Lindsay on joining Jackson’s council

Virgi Lindsay was recently elected Ward Seven councilwoman for the city of Jackson. Before joining the council, Lindsay was a newspaper reporter and longtime executive director of the Greater Belhaven Foundation (GBF). She recently spoke to Senior Sun Staff Writer Anthony Warren about her position and the issues facing the city.


How are things going since you’ve been elected?

“It has been a rewarding time. It’s been difficult and full of challenges, but also many opportunities.”


Is the job as you expected?

“I don’t know if anyone has ever been fully prepared to step into public office unless they’ve served in public office before. It actually has been more interesting than I expected. Every day, I come to city hall with an opportunity to do something about the problems facing the city. There is much work to be done. Finding the funding and the resources to accomplish that work is the biggest task at hand.”


From your standpoint, what are some of the things that must be done in the city?

“The obvious ones are infrastructure, public schools, an adequately funded and fully staffed police department, and addressing public transportation needs. But we also have huge challenges that speak directly to the quality of life, such as maintaining libraries, day care centers, public parks, mowing medians and right-of-ways. From the city council’s perspective we are doing everything we can to support and encourage initiatives that can adequately maintain the city and care for the citizens that call Jackson home.”


When it comes to infrastructure, what is the top priority?

“The top priority for me is fixing the pipes underneath the ground. Water and sewer (lines) must be a priority. Until we fix those, the roads will always be in disrepair. There are examples all over the city where roads have been repaved and then have had to be dug up to repair broken water and sewer lines. It’s like replacing a sewer line at your home. It costs a lot to repair, and you don’t get the joy of seeing it, but you certainly appreciate its function.”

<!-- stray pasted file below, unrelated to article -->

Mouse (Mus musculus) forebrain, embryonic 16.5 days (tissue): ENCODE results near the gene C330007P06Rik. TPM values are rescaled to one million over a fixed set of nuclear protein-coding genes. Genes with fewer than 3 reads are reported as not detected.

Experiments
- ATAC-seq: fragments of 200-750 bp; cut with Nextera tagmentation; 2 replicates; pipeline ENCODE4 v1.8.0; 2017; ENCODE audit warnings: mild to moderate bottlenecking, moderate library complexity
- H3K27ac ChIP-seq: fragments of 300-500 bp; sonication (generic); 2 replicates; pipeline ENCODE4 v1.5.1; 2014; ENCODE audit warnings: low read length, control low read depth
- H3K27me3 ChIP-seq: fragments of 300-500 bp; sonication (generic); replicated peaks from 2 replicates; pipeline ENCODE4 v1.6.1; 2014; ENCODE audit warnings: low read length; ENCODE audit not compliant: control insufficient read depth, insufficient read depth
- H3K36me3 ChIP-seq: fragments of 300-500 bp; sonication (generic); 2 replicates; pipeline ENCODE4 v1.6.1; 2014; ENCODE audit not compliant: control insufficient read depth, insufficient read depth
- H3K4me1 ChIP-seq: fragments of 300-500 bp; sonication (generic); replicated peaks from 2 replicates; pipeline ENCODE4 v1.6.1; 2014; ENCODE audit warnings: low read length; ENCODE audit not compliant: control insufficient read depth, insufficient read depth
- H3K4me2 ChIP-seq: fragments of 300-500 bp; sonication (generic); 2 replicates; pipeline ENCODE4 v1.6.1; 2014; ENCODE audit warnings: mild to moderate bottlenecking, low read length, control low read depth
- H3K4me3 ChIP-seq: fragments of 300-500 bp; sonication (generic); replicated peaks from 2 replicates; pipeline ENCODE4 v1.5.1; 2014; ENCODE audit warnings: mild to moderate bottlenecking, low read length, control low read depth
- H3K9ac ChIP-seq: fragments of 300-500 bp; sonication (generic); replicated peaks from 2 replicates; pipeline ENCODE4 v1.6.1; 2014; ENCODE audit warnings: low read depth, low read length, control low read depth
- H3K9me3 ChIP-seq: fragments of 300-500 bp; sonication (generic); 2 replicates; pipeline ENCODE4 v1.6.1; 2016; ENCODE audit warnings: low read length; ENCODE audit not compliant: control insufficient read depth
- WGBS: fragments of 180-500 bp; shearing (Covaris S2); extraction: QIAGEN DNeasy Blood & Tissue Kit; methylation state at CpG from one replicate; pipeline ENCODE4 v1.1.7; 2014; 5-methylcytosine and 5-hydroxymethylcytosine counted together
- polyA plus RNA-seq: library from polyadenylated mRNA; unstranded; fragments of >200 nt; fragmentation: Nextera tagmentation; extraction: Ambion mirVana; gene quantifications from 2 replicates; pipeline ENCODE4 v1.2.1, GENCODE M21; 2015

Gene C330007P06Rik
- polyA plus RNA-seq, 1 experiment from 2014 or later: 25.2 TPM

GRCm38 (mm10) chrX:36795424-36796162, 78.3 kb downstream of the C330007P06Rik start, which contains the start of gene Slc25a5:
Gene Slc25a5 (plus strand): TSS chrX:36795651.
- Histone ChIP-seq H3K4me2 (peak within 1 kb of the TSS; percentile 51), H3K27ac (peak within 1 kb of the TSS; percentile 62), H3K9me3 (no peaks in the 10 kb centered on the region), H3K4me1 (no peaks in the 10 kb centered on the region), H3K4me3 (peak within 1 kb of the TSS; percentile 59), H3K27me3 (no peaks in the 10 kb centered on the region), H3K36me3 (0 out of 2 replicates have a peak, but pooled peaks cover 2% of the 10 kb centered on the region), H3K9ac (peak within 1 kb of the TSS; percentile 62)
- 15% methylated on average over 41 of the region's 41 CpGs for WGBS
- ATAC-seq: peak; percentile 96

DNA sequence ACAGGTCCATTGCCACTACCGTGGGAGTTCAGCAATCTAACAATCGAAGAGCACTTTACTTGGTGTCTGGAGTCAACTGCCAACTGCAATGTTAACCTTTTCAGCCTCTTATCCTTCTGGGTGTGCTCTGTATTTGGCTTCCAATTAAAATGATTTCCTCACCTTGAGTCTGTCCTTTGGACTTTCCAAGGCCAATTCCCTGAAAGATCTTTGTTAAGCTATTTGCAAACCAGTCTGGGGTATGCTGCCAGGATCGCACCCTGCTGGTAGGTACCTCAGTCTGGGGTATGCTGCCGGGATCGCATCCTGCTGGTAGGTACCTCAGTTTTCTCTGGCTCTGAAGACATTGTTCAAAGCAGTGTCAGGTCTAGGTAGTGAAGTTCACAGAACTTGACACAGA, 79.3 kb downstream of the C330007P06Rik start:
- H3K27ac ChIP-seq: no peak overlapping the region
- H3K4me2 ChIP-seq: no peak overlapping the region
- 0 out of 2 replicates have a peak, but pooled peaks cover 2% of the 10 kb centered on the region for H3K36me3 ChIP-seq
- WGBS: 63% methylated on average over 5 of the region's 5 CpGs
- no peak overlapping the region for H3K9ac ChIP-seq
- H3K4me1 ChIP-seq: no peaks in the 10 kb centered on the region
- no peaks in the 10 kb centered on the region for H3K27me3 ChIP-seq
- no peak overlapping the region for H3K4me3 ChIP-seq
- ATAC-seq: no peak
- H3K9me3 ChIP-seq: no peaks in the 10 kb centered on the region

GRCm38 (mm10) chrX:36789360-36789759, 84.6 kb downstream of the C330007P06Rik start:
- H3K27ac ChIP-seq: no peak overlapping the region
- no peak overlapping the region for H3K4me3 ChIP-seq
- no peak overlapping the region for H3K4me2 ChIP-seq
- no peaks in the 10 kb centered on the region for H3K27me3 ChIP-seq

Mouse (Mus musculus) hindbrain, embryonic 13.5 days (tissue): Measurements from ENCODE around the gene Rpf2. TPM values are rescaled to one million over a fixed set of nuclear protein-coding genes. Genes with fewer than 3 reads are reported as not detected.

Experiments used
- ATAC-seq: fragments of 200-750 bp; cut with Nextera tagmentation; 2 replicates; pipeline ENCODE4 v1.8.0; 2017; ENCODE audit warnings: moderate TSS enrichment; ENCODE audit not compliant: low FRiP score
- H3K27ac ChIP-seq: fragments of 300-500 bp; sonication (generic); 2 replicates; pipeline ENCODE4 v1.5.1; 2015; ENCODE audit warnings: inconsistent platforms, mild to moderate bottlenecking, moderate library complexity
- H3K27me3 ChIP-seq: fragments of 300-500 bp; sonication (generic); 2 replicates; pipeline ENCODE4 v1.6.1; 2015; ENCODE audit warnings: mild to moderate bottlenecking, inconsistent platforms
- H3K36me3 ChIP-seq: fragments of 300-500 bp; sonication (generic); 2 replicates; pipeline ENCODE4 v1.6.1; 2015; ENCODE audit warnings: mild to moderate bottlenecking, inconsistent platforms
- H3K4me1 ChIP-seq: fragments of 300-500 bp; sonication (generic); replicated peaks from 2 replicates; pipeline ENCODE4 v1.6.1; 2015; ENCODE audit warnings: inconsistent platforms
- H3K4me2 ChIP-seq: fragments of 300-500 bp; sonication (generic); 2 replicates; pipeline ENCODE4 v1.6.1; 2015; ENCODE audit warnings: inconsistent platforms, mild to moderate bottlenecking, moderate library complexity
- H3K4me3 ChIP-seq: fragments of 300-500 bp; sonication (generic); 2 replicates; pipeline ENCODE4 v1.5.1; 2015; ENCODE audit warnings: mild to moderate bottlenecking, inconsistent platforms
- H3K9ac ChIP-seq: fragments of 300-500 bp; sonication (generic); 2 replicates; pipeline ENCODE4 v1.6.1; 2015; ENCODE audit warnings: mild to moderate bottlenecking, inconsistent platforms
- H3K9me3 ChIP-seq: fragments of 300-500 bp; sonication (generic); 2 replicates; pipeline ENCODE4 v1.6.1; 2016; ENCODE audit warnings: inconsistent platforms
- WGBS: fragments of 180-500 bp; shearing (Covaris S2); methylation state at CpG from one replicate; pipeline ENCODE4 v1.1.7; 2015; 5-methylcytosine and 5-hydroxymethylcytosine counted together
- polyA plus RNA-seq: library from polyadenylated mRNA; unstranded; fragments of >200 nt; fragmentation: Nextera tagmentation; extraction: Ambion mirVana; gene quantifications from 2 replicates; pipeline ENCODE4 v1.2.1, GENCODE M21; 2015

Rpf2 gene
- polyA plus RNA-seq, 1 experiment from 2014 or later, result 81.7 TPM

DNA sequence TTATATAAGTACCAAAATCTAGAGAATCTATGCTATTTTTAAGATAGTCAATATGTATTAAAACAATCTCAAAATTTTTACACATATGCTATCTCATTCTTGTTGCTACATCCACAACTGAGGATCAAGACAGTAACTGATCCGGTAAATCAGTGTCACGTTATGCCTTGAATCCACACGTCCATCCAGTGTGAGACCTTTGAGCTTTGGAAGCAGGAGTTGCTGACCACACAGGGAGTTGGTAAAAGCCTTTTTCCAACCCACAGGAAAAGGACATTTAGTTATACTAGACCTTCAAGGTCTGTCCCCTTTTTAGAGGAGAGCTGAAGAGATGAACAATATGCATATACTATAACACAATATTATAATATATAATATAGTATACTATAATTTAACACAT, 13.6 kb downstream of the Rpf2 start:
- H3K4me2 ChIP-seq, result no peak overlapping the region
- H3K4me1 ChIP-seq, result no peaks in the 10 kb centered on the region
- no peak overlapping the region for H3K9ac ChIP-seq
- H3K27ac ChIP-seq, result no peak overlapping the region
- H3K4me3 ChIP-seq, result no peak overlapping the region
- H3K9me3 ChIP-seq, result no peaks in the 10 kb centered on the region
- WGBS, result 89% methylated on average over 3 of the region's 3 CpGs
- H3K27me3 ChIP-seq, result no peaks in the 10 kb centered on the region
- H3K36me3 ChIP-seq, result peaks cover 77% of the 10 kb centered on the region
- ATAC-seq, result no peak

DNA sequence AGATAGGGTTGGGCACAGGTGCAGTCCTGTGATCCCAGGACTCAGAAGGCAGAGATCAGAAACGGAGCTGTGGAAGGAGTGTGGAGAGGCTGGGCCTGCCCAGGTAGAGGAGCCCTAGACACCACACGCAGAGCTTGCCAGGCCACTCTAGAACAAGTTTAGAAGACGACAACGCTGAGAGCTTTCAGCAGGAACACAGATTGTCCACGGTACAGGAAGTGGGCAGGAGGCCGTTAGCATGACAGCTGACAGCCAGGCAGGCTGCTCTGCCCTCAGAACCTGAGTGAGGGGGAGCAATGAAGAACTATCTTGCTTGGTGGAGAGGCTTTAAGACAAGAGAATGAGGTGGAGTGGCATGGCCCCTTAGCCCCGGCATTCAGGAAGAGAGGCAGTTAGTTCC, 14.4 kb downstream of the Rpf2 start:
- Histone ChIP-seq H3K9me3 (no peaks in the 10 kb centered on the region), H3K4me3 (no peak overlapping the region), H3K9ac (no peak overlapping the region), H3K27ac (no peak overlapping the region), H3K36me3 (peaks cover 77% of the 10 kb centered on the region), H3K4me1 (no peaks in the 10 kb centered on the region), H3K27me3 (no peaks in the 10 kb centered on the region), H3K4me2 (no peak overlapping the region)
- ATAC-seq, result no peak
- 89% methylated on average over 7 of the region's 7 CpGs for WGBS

Jackson Engineering Manager Charles Williams has told the council repeatedly that the city needs an overall master plan to outline the city’s needs, yet one has not been put in place. What can you, as a councilwoman, do to encourage the city to develop a plan?

“I know the mayor has mentioned that (too). The city council can support it in a direct way, such as providing funding to create a plan if we’re asked to do so by the mayor.”


You say Mayor Chokwe Lumumba wants to see one of these plans developed. Is the city looking for a consultant or planning to hire one?

“We’re not that far along, and I’m uncertain of the timeline the city has for bringing one on.”


The administration proposed a two-mill increase, then advertised for a three-mill increase and finally settled on a two-mill increase. Tell me about that.

“We had to advertise for three mills in case through the budget process we discovered that the (deficit) was so large that we need more money to meet the needs of our citizens. The mayor presented the council with a budget that included two mills and that is what we considered.”


Why did you support raising the millage rate?

As an elected official, it’s easy to say ‘no- no to any tax increase.” However, after much thought and consideration, I realized that the two mills would help us with the immediate and pressing needs in the city, such as allowing us to hire more police officers.